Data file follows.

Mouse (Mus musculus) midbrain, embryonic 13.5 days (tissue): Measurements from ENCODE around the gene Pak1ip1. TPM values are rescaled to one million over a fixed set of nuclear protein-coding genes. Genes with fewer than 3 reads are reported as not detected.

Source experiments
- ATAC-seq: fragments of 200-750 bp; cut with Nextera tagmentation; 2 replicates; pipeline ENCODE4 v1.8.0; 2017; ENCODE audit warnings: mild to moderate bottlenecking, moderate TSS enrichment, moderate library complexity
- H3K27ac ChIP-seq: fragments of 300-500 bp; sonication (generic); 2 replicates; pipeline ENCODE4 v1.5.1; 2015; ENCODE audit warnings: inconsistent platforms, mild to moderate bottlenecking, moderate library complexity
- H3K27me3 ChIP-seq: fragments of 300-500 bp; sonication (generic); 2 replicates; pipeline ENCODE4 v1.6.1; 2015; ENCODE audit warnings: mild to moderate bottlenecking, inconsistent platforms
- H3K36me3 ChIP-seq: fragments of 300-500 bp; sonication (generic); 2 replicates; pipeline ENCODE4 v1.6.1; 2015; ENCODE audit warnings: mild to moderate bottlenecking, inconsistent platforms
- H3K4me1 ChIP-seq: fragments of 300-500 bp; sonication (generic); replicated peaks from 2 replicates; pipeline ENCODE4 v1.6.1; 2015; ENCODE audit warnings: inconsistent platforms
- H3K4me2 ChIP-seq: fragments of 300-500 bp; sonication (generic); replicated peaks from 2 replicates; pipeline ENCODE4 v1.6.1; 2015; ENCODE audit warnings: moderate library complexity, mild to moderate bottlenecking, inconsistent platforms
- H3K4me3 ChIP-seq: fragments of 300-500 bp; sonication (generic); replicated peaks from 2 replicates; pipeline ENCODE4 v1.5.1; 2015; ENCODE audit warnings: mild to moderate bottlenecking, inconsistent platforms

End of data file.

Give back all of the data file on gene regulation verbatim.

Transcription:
Mouse (Mus musculus) midbrain, embryonic 13.5 days (tissue): Measurements from ENCODE around the gene Pak1ip1. TPM values are rescaled to one million over a fixed set of nuclear protein-coding genes. Genes with fewer than 3 reads are reported as not detected.

Source experiments
- ATAC-seq: fragments of 200-750 bp; cut with Nextera tagmentation; 2 replicates; pipeline ENCODE4 v1.8.0; 2017; ENCODE audit warnings: mild to moderate bottlenecking, moderate TSS enrichment, moderate library complexity
- H3K27ac ChIP-seq: fragments of 300-500 bp; sonication (generic); 2 replicates; pipeline ENCODE4 v1.5.1; 2015; ENCODE audit warnings: inconsistent platforms, mild to moderate bottlenecking, moderate library complexity
- H3K27me3 ChIP-seq: fragments of 300-500 bp; sonication (generic); 2 replicates; pipeline ENCODE4 v1.6.1; 2015; ENCODE audit warnings: mild to moderate bottlenecking, inconsistent platforms
- H3K36me3 ChIP-seq: fragments of 300-500 bp; sonication (generic); 2 replicates; pipeline ENCODE4 v1.6.1; 2015; ENCODE audit warnings: mild to moderate bottlenecking, inconsistent platforms
- H3K4me1 ChIP-seq: fragments of 300-500 bp; sonication (generic); replicated peaks from 2 replicates; pipeline ENCODE4 v1.6.1; 2015; ENCODE audit warnings: inconsistent platforms
- H3K4me2 ChIP-seq: fragments of 300-500 bp; sonication (generic); replicated peaks from 2 replicates; pipeline ENCODE4 v1.6.1; 2015; ENCODE audit warnings: moderate library complexity, mild to moderate bottlenecking, inconsistent platforms
- H3K4me3 ChIP-seq: fragments of 300-500 bp; sonication (generic); replicated peaks from 2 replicates; pipeline ENCODE4 v1.5.1; 2015; ENCODE audit warnings: mild to moderate bottlenecking, inconsistent platforms